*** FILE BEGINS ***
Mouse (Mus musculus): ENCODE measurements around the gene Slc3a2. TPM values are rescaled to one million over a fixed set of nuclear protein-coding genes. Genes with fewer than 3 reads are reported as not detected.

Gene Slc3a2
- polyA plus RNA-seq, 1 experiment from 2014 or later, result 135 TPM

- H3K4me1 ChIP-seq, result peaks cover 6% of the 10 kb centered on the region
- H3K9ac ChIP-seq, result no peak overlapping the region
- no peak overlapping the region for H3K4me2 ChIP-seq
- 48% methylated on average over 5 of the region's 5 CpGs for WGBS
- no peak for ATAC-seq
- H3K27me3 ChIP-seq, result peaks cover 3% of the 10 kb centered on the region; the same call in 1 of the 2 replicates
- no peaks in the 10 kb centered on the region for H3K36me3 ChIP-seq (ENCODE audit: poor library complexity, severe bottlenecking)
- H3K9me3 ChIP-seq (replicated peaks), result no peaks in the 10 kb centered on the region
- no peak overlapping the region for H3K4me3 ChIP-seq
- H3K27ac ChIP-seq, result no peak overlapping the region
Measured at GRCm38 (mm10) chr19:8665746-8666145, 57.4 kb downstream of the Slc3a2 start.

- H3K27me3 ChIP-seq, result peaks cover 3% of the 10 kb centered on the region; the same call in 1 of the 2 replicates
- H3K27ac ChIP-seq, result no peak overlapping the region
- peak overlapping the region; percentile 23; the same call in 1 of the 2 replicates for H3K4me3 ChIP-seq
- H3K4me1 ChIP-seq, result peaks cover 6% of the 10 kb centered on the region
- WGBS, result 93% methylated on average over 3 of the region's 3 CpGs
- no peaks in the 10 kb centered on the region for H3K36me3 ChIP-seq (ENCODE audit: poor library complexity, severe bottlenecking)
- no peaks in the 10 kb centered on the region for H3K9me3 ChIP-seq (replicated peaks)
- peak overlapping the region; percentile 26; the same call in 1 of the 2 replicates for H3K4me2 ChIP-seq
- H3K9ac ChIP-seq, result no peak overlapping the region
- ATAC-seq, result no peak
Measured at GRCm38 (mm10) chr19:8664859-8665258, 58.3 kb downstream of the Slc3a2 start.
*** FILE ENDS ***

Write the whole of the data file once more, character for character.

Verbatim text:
Mouse (Mus musculus): ENCODE measurements around the gene Slc3a2. TPM values are rescaled to one million over a fixed set of nuclear protein-coding genes. Genes with fewer than 3 reads are reported as not detected.

Gene Slc3a2
- polyA plus RNA-seq, 1 experiment from 2014 or later, result 135 TPM

- H3K4me1 ChIP-seq, result peaks cover 6% of the 10 kb centered on the region
- H3K9ac ChIP-seq, result no peak overlapping the region
- no peak overlapping the region for H3K4me2 ChIP-seq
- 48% methylated on average over 5 of the region's 5 CpGs for WGBS
- no peak for ATAC-seq
- H3K27me3 ChIP-seq, result peaks cover 3% of the 10 kb centered on the region; the same call in 1 of the 2 replicates
- no peaks in the 10 kb centered on the region for H3K36me3 ChIP-seq (ENCODE audit: poor library complexity, severe bottlenecking)
- H3K9me3 ChIP-seq (replicated peaks), result no peaks in the 10 kb centered on the region
- no peak overlapping the region for H3K4me3 ChIP-seq
- H3K27ac ChIP-seq, result no peak overlapping the region
Measured at GRCm38 (mm10) chr19:8665746-8666145, 57.4 kb downstream of the Slc3a2 start.

- H3K27me3 ChIP-seq, result peaks cover 3% of the 10 kb centered on the region; the same call in 1 of the 2 replicates
- H3K27ac ChIP-seq, result no peak overlapping the region
- peak overlapping the region; percentile 23; the same call in 1 of the 2 replicates for H3K4me3 ChIP-seq
- H3K4me1 ChIP-seq, result peaks cover 6% of the 10 kb centered on the region
- WGBS, result 93% methylated on average over 3 of the region's 3 CpGs
- no peaks in the 10 kb centered on the region for H3K36me3 ChIP-seq (ENCODE audit: poor library complexity, severe bottlenecking)
- no peaks in the 10 kb centered on the region for H3K9me3 ChIP-seq (replicated peaks)
- peak overlapping the region; percentile 26; the same call in 1 of the 2 replicates for H3K4me2 ChIP-seq
- H3K9ac ChIP-seq, result no peak overlapping the region
- ATAC-seq, result no peak
Measured at GRCm38 (mm10) chr19:8664859-8665258, 58.3 kb downstream of the Slc3a2 start.